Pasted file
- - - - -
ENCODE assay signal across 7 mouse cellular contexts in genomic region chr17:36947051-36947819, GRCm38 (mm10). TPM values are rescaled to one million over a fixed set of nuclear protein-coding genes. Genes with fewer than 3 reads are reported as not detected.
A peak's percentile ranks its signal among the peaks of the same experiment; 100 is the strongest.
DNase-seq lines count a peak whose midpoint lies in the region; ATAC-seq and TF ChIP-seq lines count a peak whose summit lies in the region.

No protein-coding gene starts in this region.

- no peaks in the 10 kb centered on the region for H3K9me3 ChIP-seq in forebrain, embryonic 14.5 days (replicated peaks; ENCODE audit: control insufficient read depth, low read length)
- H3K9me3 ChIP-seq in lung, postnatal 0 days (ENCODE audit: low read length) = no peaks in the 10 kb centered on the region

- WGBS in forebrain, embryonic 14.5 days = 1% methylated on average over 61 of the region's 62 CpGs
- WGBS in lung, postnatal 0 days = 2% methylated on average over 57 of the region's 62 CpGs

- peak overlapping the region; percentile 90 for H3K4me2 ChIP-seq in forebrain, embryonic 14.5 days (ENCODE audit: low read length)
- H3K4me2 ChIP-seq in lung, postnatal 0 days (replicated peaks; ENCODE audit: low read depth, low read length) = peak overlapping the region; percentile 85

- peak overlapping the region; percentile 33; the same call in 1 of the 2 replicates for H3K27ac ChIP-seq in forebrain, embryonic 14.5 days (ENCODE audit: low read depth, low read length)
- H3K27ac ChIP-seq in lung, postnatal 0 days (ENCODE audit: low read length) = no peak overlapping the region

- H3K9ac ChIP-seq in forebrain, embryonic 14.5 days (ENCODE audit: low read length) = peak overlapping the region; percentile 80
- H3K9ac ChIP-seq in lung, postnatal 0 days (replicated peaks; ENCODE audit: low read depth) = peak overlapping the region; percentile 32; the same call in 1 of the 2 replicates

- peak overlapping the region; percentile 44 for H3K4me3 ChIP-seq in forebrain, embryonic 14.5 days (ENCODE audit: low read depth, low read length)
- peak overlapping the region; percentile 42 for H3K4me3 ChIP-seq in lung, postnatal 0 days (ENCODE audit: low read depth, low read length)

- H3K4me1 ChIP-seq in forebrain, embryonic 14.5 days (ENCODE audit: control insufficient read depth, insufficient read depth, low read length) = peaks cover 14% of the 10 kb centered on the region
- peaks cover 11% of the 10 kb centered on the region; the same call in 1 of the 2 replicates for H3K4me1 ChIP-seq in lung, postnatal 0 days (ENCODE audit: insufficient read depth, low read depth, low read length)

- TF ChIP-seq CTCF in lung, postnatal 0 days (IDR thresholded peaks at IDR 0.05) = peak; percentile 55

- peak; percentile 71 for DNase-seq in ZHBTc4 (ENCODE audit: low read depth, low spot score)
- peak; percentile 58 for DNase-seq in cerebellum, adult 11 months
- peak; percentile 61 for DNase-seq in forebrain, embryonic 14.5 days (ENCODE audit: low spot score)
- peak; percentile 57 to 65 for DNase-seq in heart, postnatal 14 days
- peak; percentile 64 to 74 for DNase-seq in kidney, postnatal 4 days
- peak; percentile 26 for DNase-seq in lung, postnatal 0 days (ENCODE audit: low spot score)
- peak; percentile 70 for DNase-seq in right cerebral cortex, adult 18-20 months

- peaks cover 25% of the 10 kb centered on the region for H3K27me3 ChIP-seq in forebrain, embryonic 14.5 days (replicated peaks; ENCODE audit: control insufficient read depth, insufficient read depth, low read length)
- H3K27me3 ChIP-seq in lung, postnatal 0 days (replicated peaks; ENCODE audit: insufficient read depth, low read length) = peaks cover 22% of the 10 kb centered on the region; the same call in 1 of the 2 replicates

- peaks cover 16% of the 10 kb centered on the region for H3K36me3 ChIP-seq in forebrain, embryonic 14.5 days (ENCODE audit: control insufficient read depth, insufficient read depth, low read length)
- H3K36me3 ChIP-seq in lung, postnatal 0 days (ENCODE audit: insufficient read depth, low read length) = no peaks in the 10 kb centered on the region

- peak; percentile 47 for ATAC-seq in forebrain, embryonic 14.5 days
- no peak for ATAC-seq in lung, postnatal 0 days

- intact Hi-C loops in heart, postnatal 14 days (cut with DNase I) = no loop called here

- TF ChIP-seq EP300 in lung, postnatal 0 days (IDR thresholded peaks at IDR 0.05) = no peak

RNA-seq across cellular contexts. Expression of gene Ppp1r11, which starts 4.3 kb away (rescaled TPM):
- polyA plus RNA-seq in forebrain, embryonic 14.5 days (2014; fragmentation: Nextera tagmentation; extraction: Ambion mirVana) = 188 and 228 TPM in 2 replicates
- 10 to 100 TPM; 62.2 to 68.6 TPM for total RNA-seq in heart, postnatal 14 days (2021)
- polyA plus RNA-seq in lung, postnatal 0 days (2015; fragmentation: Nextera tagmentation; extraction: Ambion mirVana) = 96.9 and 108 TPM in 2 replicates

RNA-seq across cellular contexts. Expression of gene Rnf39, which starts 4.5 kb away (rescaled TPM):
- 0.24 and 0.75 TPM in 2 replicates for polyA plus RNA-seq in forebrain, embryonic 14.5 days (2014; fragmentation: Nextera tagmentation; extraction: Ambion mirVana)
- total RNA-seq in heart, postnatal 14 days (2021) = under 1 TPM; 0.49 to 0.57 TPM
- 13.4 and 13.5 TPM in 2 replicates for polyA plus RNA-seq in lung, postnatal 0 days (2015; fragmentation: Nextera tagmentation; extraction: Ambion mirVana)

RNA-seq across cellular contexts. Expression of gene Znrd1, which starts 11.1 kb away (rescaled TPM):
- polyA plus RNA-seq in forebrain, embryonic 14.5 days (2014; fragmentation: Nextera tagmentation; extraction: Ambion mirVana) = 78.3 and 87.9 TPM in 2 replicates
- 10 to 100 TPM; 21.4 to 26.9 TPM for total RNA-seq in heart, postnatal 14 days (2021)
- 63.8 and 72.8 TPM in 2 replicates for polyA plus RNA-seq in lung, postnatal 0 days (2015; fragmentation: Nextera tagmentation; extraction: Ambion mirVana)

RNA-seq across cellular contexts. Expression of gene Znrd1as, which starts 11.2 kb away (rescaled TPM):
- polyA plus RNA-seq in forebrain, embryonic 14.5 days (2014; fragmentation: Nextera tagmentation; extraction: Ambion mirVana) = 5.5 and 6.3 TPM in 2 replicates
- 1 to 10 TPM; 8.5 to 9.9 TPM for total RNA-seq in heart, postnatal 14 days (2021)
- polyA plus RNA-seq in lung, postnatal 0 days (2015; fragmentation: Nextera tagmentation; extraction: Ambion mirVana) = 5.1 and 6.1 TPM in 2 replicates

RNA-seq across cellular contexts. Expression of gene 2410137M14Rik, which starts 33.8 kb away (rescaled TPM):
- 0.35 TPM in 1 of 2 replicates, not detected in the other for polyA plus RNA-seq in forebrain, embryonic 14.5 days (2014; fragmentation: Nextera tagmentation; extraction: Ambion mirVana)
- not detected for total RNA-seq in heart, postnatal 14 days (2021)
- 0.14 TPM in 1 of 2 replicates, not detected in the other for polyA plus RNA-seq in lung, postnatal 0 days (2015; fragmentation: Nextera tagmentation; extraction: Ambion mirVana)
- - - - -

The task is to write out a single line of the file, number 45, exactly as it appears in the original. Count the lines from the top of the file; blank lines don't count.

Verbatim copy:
- 10 to 100 TPM; 21.4 to 26.9 TPM for total RNA-seq in heart, postnatal 14 days (2021)